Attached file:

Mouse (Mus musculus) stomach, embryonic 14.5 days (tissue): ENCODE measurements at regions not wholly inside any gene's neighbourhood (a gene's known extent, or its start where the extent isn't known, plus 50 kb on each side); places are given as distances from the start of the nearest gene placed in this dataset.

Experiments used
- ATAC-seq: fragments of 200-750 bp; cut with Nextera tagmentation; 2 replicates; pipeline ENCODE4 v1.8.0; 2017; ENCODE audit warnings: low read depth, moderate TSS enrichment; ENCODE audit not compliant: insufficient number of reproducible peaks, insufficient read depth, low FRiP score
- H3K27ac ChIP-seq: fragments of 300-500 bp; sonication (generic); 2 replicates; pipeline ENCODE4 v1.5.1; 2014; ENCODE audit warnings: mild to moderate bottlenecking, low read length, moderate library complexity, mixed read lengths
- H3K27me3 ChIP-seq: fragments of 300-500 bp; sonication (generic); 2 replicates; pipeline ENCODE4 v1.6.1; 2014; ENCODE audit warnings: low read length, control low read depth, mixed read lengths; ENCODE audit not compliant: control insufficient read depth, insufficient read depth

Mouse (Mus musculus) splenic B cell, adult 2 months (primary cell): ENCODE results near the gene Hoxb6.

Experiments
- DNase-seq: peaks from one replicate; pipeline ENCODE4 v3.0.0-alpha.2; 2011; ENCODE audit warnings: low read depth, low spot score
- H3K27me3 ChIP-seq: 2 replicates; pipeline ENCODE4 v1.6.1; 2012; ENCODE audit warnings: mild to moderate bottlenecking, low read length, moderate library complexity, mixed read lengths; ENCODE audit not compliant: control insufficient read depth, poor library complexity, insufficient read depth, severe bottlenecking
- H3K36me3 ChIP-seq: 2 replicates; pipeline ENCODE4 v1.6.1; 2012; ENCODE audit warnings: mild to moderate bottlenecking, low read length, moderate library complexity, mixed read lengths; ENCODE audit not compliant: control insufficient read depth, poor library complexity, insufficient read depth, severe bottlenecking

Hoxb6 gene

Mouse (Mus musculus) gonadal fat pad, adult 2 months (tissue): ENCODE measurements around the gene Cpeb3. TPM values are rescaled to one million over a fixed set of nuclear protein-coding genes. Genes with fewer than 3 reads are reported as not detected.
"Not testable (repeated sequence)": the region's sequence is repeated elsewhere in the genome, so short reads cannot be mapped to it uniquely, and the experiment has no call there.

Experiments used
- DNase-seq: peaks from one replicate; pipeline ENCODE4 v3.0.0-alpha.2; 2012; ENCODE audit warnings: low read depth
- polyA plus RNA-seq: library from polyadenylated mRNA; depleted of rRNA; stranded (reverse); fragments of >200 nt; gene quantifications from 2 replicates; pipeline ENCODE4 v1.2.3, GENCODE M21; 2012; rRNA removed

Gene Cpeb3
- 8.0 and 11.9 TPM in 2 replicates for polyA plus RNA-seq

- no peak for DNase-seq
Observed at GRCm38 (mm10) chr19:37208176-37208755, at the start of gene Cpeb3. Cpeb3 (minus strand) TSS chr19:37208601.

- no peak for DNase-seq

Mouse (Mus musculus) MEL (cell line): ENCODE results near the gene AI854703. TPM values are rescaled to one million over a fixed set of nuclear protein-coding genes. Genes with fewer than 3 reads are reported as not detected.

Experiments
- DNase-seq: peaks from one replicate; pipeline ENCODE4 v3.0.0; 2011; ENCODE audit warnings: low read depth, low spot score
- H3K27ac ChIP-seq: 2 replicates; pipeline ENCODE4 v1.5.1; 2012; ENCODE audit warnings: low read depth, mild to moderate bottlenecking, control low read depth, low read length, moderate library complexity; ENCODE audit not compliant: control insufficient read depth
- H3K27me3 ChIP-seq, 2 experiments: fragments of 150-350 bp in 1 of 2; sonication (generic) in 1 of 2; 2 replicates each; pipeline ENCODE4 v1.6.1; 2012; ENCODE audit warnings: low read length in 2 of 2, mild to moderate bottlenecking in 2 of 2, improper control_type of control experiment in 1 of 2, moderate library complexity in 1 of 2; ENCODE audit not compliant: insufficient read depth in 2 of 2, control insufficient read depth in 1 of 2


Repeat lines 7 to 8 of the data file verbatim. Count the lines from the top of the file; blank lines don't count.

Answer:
Experiments
- DNase-seq: peaks from one replicate; pipeline ENCODE4 v3.0.0-alpha.2; 2011; ENCODE audit warnings: low read depth, low spot score